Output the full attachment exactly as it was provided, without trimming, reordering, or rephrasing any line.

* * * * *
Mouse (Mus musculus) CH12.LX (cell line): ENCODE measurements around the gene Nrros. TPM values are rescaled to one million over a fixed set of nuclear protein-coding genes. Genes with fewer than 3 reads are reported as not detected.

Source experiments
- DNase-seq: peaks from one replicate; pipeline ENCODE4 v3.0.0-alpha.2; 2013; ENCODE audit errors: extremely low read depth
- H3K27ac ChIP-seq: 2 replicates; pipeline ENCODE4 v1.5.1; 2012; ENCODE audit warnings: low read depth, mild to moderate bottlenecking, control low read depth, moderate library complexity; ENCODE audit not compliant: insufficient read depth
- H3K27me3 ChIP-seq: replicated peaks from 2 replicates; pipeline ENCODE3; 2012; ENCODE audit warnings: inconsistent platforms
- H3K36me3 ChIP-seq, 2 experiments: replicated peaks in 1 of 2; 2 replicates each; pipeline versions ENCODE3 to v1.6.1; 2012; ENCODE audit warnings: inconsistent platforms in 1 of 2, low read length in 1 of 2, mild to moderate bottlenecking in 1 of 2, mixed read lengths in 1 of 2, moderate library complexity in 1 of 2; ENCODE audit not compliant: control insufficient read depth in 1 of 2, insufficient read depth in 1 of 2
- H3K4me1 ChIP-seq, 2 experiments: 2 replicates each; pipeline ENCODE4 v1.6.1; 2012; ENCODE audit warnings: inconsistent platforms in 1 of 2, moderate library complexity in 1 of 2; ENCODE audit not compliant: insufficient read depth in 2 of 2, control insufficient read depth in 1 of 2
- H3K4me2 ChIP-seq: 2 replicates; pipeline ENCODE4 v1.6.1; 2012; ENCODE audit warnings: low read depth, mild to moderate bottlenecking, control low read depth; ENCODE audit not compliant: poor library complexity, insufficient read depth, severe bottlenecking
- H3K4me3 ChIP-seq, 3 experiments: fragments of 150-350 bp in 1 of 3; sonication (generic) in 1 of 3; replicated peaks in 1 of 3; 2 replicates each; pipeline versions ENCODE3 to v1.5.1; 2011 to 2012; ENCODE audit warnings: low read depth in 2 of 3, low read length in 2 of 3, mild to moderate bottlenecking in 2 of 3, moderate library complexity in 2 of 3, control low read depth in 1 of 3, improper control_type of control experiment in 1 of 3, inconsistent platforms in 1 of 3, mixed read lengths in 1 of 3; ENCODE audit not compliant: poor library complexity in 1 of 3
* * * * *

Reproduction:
Mouse (Mus musculus) CH12.LX (cell line): ENCODE measurements around the gene Nrros. TPM values are rescaled to one million over a fixed set of nuclear protein-coding genes. Genes with fewer than 3 reads are reported as not detected.

Source experiments
- DNase-seq: peaks from one replicate; pipeline ENCODE4 v3.0.0-alpha.2; 2013; ENCODE audit errors: extremely low read depth
- H3K27ac ChIP-seq: 2 replicates; pipeline ENCODE4 v1.5.1; 2012; ENCODE audit warnings: low read depth, mild to moderate bottlenecking, control low read depth, moderate library complexity; ENCODE audit not compliant: insufficient read depth
- H3K27me3 ChIP-seq: replicated peaks from 2 replicates; pipeline ENCODE3; 2012; ENCODE audit warnings: inconsistent platforms
- H3K36me3 ChIP-seq, 2 experiments: replicated peaks in 1 of 2; 2 replicates each; pipeline versions ENCODE3 to v1.6.1; 2012; ENCODE audit warnings: inconsistent platforms in 1 of 2, low read length in 1 of 2, mild to moderate bottlenecking in 1 of 2, mixed read lengths in 1 of 2, moderate library complexity in 1 of 2; ENCODE audit not compliant: control insufficient read depth in 1 of 2, insufficient read depth in 1 of 2
- H3K4me1 ChIP-seq, 2 experiments: 2 replicates each; pipeline ENCODE4 v1.6.1; 2012; ENCODE audit warnings: inconsistent platforms in 1 of 2, moderate library complexity in 1 of 2; ENCODE audit not compliant: insufficient read depth in 2 of 2, control insufficient read depth in 1 of 2
- H3K4me2 ChIP-seq: 2 replicates; pipeline ENCODE4 v1.6.1; 2012; ENCODE audit warnings: low read depth, mild to moderate bottlenecking, control low read depth; ENCODE audit not compliant: poor library complexity, insufficient read depth, severe bottlenecking
- H3K4me3 ChIP-seq, 3 experiments: fragments of 150-350 bp in 1 of 3; sonication (generic) in 1 of 3; replicated peaks in 1 of 3; 2 replicates each; pipeline versions ENCODE3 to v1.5.1; 2011 to 2012; ENCODE audit warnings: low read depth in 2 of 3, low read length in 2 of 3, mild to moderate bottlenecking in 2 of 3, moderate library complexity in 2 of 3, control low read depth in 1 of 3, improper control_type of control experiment in 1 of 3, inconsistent platforms in 1 of 3, mixed read lengths in 1 of 3; ENCODE audit not compliant: poor library complexity in 1 of 3